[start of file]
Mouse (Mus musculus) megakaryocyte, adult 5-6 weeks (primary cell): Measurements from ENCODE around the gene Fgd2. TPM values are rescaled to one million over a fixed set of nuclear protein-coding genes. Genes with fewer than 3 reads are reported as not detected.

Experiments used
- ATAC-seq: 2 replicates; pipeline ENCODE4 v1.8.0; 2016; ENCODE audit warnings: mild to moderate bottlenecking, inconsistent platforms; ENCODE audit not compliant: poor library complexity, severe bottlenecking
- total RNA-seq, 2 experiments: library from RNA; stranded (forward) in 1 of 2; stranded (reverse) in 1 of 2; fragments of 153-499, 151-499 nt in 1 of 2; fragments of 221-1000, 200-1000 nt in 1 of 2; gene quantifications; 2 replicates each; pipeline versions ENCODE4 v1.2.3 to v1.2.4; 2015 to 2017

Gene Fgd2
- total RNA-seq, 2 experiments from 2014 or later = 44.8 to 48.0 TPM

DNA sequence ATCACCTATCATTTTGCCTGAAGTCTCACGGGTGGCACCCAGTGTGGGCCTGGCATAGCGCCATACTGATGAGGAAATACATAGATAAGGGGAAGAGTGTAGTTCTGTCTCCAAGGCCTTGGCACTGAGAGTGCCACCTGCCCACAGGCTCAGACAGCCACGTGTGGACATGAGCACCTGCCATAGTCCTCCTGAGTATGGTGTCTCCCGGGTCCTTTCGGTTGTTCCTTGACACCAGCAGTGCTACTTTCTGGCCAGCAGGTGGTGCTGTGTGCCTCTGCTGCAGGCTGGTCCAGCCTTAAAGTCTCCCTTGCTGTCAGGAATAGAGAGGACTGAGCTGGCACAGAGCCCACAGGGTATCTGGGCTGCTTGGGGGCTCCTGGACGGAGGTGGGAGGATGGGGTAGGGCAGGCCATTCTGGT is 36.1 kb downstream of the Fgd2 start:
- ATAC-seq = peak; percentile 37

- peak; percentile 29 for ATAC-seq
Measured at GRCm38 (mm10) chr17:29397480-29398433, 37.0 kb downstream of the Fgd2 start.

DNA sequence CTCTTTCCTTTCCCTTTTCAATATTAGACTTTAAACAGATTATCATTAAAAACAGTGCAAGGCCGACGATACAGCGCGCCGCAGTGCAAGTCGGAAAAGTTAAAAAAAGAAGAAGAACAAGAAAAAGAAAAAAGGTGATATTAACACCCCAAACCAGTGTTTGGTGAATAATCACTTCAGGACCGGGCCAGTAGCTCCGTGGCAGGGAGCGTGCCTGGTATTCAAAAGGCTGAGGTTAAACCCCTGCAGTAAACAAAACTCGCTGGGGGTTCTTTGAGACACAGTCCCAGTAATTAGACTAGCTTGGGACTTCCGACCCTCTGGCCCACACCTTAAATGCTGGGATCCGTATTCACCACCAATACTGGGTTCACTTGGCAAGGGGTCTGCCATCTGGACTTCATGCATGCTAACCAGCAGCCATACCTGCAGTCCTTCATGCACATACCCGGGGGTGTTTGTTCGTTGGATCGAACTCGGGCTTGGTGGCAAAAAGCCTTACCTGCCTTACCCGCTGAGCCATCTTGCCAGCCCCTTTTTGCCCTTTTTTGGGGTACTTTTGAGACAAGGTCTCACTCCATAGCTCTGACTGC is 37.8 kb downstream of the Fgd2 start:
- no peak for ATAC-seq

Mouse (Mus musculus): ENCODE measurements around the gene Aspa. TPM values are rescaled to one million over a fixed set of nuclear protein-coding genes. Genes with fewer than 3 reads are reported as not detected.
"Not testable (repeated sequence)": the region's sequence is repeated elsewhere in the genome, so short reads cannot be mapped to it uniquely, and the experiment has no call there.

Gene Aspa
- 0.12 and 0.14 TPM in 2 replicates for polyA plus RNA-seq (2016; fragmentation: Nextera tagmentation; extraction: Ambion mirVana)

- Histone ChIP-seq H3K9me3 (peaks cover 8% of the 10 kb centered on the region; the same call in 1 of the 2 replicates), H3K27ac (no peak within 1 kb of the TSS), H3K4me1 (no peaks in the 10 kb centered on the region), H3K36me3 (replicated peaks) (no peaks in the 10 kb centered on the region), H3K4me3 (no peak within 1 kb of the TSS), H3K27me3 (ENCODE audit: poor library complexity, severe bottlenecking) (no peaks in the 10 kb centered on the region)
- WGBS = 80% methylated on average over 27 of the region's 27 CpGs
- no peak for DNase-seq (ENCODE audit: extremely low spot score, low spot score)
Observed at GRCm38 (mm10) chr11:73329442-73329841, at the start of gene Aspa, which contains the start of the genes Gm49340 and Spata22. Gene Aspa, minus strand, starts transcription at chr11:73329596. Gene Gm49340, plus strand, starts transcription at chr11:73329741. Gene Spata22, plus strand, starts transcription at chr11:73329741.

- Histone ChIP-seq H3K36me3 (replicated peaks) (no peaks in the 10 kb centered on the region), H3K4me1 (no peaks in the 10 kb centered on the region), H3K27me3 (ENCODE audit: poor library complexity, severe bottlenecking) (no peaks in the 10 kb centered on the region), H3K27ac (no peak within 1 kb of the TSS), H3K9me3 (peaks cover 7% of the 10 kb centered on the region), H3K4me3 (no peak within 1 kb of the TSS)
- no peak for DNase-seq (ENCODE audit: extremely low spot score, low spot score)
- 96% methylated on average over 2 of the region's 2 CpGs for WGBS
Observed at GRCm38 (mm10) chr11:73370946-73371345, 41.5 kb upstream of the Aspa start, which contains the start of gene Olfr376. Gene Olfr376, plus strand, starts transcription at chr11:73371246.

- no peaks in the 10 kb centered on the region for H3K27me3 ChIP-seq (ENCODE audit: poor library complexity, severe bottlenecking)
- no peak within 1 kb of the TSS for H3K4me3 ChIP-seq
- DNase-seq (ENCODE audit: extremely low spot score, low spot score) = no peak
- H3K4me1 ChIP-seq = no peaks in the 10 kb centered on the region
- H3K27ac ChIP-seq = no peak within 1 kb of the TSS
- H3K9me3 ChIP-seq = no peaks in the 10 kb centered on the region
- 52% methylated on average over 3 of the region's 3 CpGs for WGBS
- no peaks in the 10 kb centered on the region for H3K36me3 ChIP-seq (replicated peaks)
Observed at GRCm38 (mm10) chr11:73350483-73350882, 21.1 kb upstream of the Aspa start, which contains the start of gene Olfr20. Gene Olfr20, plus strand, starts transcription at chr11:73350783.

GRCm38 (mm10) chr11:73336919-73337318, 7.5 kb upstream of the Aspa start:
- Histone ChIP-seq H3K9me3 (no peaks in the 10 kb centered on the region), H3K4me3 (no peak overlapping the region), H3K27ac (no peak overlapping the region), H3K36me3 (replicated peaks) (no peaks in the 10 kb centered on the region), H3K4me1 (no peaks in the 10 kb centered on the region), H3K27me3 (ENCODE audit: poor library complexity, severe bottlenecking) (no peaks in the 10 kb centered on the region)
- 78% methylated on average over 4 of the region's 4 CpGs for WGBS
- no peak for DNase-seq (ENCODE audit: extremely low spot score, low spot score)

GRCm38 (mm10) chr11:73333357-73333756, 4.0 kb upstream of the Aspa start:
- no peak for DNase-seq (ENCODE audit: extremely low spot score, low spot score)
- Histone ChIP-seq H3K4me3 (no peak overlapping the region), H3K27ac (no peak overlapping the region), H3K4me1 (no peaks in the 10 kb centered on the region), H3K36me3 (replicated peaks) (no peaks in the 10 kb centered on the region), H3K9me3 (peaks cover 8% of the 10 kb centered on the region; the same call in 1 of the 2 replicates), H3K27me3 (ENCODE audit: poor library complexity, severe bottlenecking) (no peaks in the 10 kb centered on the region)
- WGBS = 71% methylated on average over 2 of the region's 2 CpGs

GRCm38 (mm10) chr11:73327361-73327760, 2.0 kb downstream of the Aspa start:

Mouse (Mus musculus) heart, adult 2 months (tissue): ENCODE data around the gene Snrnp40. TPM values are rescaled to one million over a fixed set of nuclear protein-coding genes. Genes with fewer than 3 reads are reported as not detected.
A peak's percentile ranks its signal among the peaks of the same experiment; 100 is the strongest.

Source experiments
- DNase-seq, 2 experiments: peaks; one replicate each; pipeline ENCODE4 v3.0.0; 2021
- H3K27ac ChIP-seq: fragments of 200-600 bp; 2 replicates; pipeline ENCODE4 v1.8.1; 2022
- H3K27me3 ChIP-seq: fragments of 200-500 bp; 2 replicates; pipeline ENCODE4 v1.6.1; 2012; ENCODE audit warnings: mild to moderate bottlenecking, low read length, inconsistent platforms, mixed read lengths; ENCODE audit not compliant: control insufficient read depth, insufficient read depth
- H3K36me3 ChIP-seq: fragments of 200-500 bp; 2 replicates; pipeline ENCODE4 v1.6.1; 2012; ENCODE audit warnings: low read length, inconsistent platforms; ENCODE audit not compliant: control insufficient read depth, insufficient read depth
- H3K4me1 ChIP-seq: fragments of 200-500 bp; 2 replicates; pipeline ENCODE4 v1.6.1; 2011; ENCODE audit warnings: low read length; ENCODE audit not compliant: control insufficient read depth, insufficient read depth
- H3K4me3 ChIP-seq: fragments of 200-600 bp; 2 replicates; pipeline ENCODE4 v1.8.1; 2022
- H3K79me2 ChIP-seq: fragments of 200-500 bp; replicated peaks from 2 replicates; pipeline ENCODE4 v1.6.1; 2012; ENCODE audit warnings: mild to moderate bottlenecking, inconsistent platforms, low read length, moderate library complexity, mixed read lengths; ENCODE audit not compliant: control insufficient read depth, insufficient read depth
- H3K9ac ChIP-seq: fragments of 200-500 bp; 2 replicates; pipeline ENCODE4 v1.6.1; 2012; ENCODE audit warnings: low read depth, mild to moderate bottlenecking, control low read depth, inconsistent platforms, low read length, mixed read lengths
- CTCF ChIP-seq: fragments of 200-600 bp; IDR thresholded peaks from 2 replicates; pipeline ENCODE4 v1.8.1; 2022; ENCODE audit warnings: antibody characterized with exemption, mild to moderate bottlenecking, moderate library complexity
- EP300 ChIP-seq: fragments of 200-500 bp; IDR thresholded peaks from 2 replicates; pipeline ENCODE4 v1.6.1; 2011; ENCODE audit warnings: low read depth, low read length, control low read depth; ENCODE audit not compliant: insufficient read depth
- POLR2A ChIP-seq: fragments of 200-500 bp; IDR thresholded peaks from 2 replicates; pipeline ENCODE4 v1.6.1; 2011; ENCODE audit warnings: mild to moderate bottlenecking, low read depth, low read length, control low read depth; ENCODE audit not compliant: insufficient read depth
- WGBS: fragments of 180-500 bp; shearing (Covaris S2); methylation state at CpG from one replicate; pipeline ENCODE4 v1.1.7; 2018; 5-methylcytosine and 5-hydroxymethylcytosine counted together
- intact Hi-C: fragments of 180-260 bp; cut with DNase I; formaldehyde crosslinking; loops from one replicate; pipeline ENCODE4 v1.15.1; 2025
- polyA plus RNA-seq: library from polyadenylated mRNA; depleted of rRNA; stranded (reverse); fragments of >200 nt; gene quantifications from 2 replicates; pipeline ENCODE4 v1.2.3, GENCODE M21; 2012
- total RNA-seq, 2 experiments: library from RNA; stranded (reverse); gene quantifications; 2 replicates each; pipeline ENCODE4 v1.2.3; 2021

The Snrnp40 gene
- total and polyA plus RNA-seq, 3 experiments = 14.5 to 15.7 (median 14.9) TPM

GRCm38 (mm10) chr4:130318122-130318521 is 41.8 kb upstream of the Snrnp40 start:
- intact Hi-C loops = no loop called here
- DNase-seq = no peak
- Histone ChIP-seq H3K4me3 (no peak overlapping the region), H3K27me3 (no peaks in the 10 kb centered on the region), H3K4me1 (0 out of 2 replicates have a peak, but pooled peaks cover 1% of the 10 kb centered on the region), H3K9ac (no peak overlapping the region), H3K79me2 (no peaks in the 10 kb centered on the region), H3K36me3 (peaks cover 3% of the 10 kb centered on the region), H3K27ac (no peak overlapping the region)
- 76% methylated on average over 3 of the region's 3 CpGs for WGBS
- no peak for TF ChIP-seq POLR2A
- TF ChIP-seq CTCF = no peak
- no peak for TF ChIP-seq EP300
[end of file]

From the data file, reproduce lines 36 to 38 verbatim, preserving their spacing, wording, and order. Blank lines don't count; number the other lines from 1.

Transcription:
- 78% methylated on average over 4 of the region's 4 CpGs for WGBS
- no peak for DNase-seq (ENCODE audit: extremely low spot score, low spot score)

GRCm38 (mm10) chr11:73333357-73333756, 4.0 kb upstream of the Aspa start: